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Lego Launches Recycling Program

Sawyer Roellchen, 5, plays with Legos in his family's new home at Lackland Air Force Base in San Antonio, Texas, Nov. 16, 2019.
Sawyer Roellchen, 5, plays with Legos in his family's new home at Lackland Air Force Base in San Antonio, Texas, Nov. 16, 2019.
Lego Launches Recycling Program
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Legos have been a popular toy for children for more than 60 years. When children get older, boxes of plastic Lego bricks often end up unused and stored in out-of-the-way places around the home. Parents sometimes end up throwing the Legos away.

Now, the Lego Group toy company is testing a program to make sure the unwanted bricks do not go to waste. The program is called Lego Replay. It aims to make sure the unwanted building blocks continue to make children happy.

Tim Brooks is the Lego company’s vice president of environmental sustainability. He told VOA, "Nearly all Lego bricks we see that are out there have lots more play value in them —multi-generations of play value. It's a waste of energy and resources to grind them up and make new bricks."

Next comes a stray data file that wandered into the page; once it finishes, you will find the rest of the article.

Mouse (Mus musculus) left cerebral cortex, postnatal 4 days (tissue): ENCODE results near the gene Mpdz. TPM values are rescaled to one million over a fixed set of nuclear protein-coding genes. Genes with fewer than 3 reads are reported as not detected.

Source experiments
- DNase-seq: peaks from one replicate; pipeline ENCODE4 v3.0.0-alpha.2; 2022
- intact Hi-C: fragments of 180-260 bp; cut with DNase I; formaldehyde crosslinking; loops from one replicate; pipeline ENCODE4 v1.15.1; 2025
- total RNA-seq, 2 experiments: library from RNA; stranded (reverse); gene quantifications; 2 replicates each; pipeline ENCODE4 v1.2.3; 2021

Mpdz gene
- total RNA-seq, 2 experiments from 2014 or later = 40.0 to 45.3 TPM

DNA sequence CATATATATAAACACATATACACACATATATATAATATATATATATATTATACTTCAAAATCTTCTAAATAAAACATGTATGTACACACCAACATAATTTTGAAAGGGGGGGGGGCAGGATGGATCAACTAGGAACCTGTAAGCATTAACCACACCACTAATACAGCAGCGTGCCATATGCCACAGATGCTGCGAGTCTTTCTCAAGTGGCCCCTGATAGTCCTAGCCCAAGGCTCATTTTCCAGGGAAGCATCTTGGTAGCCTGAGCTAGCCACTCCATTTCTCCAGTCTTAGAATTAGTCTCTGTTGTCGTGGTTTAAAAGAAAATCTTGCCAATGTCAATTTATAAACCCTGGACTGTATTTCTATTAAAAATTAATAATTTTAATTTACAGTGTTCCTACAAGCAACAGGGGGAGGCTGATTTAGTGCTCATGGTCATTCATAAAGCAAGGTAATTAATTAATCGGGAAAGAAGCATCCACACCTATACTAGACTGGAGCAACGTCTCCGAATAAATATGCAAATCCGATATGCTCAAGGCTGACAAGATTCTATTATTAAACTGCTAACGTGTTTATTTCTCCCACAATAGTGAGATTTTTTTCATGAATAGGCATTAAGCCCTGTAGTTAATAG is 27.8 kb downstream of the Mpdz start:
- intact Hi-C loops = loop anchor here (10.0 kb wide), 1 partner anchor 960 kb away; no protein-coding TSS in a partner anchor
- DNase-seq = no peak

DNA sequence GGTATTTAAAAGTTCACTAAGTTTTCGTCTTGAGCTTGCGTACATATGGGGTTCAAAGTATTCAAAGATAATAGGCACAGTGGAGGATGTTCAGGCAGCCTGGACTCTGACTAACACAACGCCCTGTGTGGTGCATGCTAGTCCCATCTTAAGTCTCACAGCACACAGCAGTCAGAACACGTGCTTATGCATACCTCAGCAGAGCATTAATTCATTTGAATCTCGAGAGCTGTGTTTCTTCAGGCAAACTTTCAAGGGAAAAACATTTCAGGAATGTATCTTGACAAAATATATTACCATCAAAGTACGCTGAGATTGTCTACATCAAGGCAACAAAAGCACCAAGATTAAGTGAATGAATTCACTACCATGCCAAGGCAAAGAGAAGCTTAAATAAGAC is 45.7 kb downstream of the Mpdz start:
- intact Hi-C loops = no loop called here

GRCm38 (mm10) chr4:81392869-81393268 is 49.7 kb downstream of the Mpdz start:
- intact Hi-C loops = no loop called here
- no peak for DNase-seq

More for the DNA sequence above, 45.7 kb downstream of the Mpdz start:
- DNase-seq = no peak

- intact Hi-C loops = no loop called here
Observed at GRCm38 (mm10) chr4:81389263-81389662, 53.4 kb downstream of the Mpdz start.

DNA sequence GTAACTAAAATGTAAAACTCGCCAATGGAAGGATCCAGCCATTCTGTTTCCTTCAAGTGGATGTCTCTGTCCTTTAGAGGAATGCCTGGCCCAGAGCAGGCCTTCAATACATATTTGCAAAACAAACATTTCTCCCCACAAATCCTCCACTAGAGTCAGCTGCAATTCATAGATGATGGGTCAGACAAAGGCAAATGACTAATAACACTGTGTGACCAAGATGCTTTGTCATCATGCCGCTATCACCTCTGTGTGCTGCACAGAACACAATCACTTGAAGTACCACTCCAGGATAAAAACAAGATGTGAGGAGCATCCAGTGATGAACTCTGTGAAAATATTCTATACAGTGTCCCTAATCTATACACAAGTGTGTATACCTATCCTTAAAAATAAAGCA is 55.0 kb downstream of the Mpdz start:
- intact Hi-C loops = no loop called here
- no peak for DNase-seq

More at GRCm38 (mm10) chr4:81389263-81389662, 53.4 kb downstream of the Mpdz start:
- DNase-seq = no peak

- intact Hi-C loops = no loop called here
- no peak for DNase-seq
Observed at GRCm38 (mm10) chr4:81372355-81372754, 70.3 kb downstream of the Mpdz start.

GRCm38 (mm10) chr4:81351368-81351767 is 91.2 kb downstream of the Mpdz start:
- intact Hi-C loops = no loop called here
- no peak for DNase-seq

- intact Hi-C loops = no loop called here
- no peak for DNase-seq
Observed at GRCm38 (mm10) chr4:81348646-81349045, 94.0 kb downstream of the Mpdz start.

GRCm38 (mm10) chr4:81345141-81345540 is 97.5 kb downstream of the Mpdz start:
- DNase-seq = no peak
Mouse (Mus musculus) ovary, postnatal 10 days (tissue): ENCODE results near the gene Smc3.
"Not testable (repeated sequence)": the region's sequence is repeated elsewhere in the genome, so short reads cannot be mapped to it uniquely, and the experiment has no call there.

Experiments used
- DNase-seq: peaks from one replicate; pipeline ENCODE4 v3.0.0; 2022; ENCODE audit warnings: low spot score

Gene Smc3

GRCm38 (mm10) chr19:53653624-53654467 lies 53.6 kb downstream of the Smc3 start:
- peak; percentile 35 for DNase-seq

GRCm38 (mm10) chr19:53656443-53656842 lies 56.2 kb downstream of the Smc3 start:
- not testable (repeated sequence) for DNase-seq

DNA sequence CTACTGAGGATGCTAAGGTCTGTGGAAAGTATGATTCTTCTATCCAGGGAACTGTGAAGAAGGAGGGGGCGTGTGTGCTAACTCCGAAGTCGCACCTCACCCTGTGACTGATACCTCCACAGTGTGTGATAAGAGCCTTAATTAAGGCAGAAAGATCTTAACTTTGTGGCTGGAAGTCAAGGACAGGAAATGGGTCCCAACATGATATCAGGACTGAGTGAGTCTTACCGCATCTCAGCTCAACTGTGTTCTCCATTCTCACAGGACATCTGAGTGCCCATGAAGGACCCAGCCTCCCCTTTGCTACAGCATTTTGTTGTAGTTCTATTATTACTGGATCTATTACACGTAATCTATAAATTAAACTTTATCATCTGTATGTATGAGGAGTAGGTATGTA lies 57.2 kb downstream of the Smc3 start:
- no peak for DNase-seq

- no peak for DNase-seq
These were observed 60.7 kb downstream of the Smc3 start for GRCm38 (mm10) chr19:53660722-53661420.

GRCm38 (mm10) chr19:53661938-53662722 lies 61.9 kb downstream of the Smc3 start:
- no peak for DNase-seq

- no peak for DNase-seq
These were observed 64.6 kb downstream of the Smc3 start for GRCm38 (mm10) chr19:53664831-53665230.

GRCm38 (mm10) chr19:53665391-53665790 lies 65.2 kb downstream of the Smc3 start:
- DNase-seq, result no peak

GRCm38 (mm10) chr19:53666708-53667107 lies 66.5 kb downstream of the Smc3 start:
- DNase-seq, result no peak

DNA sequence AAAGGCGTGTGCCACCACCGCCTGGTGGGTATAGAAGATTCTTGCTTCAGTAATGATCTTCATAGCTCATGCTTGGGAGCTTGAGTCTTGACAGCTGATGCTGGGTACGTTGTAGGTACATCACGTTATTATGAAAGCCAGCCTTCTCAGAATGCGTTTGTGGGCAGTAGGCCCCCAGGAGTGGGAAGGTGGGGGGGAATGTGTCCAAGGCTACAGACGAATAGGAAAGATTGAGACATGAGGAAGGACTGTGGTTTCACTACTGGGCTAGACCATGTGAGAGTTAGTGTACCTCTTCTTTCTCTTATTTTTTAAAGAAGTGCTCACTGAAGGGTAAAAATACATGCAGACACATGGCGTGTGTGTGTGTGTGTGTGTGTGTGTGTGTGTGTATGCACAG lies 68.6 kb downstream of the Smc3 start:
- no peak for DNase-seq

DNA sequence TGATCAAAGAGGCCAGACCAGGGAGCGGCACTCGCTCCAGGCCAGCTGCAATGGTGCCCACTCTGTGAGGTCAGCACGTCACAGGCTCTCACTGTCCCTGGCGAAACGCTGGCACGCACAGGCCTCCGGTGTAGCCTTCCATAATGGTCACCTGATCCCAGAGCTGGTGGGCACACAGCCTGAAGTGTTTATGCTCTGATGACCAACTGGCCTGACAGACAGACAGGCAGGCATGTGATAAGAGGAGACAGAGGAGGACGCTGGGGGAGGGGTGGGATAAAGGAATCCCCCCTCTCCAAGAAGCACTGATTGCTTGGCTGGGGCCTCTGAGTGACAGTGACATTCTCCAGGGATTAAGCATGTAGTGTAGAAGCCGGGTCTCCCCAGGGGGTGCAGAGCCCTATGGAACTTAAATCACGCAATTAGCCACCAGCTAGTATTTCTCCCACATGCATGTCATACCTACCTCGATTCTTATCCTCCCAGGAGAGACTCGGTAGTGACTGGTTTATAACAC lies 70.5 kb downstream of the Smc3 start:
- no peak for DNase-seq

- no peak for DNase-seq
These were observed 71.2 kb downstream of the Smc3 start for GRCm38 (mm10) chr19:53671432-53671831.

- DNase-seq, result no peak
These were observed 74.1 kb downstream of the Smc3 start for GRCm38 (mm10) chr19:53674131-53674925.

Brooks said the idea came from parents who do not know what to do with the old bricks. Placing old Legos in waste containers is not a good answer. Birds and other wildlife may try to eat what looks like colorful food -- with deadly results.

With the Lego Replay program, parents load unwanted Legos of all shapes and colors into boxes. Then, they go to the program website and print out a mailing label.

The boxes are sent to processing centers, where the bricks are sorted, cleaned and shipped to aid groups and donation centers.

Two groups taking part in the test program are Teach for America and the Boys and Girls Clubs of Boston.

In the last two months, Brooks said, the two groups have received 3,000 boxes of Lego bricks. Users have downloaded about 9,000 shipping labels.

Brooks said the Lego bricks made 60 years ago can still be used as part of a Lego set manufactured just last week. He added, "You can't think of many things you can buy off the shelf today that work exactly with something you bought in the late 1950s..."

The Lego Replay test program is set to last through March. If it is successful, the program may be expanded to include other Lego products.

The Lego Group is also looking at other materials to use in their toys. While plastic has proved to be the strongest material, Lego has begun making some bricks out of sugar cane.

I’m Jonathan Evans.

Kenneth Schwartz reported this story for VOA News. Jonathan Evans adapted it for Learning English. Ashley Thompson was the editor.


Words in This Story

toy – n. something a child plays with

brick – n. a block of something

sustainability – n. the ability to be maintained at a certain rate or level.